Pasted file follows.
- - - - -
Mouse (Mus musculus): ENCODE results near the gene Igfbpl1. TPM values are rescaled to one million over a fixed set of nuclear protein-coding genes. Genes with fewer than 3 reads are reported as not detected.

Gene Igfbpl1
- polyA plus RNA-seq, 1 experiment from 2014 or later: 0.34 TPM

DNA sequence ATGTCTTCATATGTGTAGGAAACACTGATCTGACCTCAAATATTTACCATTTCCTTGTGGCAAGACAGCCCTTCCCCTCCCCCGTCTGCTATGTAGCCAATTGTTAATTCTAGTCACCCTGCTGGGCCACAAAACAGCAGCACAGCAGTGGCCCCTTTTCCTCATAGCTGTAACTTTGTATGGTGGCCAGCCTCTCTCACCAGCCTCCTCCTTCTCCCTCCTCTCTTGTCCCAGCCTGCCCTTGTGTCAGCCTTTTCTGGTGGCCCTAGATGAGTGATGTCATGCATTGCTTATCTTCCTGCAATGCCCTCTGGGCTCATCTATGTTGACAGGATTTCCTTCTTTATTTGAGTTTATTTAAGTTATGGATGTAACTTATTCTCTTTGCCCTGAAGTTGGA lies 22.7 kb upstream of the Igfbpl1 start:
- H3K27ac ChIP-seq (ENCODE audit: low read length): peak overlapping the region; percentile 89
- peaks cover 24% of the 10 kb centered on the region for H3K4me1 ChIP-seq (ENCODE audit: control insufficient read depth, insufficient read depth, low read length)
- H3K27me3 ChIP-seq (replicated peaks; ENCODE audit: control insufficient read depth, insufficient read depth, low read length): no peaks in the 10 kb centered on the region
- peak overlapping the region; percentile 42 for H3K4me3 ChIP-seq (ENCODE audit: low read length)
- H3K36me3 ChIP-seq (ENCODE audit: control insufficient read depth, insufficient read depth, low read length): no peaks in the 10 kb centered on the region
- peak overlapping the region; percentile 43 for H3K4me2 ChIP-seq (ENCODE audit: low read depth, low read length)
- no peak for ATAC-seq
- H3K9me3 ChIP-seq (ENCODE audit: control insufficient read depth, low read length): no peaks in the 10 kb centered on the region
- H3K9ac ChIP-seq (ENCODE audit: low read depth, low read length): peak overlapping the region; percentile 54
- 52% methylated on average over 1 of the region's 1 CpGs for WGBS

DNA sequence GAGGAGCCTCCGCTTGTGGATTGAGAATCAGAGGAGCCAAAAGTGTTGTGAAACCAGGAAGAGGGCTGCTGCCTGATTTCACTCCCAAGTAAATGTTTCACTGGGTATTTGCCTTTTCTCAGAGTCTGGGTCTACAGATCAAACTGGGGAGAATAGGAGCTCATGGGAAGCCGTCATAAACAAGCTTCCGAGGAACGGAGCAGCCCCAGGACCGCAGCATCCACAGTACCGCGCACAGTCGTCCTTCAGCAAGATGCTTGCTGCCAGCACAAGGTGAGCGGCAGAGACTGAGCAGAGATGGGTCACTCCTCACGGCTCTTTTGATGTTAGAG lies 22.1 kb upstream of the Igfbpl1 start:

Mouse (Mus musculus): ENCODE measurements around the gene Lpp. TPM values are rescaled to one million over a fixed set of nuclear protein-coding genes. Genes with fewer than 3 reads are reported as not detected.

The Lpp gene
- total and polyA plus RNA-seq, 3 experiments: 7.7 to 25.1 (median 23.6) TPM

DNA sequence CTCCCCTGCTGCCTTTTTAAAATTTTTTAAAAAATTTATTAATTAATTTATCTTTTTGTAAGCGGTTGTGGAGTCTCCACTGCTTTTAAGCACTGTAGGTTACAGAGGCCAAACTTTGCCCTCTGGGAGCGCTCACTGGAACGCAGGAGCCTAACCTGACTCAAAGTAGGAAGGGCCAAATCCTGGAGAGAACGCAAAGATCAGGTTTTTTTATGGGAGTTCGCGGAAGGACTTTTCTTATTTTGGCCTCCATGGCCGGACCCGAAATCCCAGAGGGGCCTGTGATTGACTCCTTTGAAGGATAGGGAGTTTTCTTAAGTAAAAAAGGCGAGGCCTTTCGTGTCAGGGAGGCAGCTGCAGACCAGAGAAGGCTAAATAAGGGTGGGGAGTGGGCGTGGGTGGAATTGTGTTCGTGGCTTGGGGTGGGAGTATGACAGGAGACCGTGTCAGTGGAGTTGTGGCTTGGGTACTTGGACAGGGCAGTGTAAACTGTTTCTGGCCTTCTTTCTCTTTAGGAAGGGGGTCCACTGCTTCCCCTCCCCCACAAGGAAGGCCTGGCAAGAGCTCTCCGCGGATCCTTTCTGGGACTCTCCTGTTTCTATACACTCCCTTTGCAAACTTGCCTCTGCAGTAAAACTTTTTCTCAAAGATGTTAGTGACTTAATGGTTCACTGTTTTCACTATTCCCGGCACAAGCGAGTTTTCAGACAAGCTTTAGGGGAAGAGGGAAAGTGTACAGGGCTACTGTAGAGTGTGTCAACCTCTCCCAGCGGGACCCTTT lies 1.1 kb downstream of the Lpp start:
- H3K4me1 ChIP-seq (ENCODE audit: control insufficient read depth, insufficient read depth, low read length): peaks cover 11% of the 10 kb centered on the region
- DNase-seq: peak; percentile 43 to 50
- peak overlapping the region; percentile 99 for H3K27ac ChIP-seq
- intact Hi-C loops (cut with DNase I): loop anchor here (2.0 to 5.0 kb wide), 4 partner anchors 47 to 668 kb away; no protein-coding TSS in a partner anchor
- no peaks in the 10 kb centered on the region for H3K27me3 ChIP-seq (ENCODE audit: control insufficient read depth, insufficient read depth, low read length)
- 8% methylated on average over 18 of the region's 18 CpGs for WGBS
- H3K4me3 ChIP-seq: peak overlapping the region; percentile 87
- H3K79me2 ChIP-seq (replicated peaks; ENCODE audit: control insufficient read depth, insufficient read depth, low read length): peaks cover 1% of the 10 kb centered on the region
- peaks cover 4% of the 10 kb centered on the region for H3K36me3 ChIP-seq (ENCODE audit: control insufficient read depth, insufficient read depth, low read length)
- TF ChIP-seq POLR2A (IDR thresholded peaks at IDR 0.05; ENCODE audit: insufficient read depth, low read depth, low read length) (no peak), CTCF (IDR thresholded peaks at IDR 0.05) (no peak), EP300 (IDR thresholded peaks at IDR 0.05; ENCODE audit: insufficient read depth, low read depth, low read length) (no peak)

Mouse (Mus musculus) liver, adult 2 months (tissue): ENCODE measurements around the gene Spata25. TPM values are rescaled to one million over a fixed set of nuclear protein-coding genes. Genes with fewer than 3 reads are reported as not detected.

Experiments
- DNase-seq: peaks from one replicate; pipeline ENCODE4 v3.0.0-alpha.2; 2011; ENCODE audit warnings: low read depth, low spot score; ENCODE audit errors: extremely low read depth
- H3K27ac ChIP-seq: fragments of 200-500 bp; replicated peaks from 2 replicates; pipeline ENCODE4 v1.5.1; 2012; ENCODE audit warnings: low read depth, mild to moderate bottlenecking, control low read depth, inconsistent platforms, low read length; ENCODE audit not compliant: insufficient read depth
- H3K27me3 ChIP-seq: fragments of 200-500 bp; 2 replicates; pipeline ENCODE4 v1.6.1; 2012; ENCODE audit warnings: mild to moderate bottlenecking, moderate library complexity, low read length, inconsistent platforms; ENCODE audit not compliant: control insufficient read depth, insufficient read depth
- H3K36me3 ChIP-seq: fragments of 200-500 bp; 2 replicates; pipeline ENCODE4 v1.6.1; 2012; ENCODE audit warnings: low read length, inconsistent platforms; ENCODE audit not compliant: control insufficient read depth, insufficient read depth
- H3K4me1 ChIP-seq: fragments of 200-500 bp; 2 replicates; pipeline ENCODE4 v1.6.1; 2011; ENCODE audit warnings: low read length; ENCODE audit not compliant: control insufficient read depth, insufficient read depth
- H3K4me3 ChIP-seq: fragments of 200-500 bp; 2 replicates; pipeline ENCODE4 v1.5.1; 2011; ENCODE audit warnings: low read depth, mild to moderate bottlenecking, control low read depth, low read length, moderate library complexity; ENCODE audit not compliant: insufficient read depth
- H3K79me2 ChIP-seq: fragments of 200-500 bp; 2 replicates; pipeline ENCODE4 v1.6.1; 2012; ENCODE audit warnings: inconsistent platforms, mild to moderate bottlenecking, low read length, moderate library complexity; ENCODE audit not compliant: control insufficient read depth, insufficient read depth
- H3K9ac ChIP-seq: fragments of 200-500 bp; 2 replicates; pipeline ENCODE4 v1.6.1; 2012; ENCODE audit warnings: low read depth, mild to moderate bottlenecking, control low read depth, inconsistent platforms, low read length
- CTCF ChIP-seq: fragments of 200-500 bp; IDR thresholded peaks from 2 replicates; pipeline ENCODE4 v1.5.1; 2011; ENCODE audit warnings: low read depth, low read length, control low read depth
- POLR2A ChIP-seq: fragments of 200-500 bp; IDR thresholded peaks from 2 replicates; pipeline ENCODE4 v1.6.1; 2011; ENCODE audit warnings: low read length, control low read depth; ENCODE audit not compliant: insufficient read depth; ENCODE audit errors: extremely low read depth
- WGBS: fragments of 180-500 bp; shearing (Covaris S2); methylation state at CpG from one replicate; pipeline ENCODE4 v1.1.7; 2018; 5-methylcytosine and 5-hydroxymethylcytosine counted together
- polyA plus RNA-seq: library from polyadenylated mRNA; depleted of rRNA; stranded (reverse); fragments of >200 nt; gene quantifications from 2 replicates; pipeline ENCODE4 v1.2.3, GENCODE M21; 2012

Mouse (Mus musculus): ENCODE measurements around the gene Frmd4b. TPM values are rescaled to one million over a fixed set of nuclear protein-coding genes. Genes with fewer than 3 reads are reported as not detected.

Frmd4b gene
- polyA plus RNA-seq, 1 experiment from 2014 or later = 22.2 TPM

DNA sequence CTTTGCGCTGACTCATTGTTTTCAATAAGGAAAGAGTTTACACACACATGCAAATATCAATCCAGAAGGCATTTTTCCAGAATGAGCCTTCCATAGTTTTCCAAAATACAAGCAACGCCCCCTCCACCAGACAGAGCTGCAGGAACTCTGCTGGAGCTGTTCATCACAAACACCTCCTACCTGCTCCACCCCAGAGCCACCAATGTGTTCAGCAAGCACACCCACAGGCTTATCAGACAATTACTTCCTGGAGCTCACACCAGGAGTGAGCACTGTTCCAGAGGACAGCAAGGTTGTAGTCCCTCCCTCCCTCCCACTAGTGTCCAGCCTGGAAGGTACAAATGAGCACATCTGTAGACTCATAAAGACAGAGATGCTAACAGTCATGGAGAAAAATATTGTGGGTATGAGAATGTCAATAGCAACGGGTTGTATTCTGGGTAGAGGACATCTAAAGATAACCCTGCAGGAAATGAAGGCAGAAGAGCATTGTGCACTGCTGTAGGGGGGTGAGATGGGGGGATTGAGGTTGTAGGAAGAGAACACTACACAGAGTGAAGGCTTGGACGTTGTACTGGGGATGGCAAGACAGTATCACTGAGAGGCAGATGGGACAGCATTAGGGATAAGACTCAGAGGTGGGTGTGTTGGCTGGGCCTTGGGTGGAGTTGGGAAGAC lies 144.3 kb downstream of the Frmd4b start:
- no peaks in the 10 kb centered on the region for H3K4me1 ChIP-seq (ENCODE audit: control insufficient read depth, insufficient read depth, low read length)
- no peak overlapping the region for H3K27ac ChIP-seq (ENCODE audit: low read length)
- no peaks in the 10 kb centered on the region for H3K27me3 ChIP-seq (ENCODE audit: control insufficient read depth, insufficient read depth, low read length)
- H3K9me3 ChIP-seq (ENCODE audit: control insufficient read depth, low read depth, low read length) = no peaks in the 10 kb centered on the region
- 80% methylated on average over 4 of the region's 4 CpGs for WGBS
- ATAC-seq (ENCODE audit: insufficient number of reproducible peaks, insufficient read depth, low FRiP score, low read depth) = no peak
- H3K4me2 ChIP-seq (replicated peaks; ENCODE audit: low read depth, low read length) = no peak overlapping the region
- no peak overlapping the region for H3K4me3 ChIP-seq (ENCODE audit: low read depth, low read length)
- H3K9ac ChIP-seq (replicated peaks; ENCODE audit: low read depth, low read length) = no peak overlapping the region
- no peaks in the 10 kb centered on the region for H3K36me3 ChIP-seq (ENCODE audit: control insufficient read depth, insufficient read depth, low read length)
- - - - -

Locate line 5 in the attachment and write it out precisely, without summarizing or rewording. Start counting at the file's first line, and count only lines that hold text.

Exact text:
- H3K27ac ChIP-seq (ENCODE audit: low read length): peak overlapping the region; percentile 89